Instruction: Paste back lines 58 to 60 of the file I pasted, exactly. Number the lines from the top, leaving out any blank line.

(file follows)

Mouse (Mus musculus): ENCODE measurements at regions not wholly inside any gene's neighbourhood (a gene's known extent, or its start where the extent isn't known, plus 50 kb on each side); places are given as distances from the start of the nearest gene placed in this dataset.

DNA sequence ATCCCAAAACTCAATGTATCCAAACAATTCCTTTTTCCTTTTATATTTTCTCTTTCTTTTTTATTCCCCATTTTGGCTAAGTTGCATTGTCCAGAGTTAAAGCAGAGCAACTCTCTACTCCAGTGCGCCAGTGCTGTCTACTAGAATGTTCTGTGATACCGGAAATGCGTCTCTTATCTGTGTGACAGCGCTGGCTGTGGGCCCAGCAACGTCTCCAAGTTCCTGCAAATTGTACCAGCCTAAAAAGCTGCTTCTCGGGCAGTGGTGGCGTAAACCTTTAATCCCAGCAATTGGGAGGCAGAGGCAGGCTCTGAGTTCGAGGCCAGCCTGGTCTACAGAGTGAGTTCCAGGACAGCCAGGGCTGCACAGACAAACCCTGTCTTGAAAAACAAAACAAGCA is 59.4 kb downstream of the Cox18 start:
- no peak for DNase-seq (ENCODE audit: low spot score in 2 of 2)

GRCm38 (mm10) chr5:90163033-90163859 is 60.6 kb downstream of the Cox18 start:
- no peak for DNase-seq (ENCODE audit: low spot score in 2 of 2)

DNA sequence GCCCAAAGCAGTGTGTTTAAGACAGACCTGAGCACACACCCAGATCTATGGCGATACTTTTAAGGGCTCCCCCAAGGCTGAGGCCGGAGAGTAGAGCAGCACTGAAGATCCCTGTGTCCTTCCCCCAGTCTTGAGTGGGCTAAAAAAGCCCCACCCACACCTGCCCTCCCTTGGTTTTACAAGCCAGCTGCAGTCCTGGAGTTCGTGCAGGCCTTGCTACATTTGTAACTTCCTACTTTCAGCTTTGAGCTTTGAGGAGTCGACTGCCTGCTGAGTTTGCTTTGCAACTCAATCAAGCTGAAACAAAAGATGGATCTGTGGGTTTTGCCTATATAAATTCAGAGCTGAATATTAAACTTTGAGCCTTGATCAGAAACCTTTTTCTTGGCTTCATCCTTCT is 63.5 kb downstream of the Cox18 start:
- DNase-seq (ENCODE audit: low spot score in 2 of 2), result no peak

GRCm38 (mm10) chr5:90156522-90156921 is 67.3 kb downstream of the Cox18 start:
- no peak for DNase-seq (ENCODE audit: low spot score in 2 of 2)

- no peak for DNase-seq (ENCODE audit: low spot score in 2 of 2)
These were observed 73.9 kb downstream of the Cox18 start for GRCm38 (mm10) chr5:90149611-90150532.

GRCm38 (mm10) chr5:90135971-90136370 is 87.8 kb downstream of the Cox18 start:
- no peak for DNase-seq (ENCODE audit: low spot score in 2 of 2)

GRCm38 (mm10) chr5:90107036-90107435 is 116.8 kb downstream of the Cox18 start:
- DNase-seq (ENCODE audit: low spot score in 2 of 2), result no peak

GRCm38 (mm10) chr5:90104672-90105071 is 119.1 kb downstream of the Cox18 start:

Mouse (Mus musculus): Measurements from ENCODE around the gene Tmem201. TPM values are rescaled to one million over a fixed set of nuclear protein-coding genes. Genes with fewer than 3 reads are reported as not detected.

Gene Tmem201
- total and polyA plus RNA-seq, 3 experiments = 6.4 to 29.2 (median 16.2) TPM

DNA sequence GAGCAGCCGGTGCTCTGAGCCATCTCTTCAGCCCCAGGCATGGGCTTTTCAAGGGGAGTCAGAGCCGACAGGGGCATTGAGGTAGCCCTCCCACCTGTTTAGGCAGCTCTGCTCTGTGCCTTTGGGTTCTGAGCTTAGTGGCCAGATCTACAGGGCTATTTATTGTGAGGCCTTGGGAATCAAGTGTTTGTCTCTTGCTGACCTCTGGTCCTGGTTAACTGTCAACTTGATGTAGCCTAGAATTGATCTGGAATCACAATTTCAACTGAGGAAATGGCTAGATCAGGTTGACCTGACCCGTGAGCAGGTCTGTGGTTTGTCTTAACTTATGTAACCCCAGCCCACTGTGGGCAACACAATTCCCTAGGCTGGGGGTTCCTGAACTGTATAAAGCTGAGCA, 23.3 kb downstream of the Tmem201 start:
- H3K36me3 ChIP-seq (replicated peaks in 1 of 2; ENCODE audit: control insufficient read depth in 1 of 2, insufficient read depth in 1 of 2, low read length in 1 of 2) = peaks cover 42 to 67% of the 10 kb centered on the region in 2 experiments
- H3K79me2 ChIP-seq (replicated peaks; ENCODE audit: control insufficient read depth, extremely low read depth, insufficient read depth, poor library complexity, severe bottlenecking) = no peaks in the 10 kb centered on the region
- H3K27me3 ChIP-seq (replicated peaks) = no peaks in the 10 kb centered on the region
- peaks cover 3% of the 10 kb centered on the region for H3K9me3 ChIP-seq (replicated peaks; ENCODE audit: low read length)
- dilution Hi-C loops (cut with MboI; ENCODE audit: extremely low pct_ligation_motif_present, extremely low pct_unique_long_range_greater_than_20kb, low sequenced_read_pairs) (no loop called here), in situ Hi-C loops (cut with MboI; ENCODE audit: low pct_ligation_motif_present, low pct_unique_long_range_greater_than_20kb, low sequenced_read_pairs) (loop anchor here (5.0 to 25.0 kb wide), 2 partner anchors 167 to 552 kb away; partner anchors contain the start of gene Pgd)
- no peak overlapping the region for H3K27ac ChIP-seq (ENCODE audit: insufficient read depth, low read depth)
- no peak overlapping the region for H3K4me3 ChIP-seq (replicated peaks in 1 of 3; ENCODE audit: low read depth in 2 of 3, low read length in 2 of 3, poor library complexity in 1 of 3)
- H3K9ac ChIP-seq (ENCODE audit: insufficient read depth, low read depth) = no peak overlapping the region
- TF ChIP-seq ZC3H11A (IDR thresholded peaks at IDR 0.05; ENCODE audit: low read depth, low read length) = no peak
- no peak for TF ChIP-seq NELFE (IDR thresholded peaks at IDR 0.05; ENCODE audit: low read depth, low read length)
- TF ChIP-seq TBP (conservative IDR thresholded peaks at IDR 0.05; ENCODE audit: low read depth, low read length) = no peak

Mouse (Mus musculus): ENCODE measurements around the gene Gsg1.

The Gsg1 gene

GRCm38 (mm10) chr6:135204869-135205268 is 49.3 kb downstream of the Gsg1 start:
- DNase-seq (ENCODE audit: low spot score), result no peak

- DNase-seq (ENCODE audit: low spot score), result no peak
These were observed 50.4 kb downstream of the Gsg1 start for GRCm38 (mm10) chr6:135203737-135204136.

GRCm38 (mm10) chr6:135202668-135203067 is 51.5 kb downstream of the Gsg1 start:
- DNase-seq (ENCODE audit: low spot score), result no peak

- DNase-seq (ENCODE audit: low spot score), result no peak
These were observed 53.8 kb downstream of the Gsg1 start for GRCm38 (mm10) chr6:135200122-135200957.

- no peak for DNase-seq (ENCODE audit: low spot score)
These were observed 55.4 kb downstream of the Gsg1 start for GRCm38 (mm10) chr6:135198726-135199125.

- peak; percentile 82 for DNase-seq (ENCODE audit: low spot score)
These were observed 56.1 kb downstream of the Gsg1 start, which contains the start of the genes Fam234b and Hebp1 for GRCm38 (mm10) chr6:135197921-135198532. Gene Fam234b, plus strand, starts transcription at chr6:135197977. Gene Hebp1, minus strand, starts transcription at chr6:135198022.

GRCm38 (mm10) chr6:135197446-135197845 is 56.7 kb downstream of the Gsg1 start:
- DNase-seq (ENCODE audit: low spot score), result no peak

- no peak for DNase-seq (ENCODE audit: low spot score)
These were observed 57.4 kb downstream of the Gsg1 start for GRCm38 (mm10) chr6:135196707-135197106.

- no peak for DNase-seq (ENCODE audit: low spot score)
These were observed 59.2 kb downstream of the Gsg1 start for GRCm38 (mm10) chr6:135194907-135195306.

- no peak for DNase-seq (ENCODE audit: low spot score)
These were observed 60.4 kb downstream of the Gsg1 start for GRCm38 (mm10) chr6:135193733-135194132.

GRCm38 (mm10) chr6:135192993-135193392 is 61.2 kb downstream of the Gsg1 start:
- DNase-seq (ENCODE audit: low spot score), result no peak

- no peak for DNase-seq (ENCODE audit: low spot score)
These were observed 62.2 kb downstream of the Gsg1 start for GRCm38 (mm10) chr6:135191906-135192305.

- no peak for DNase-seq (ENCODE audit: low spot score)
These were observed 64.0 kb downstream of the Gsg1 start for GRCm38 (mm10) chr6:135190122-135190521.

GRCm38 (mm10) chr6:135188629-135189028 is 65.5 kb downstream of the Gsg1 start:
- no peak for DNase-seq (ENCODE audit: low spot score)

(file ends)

- no peak for DNase-seq (ENCODE audit: low spot score)
These were observed 64.0 kb downstream of the Gsg1 start for GRCm38 (mm10) chr6:135190122-135190521.

GRCm38 (mm10) chr6:135188629-135189028 is 65.5 kb downstream of the Gsg1 start: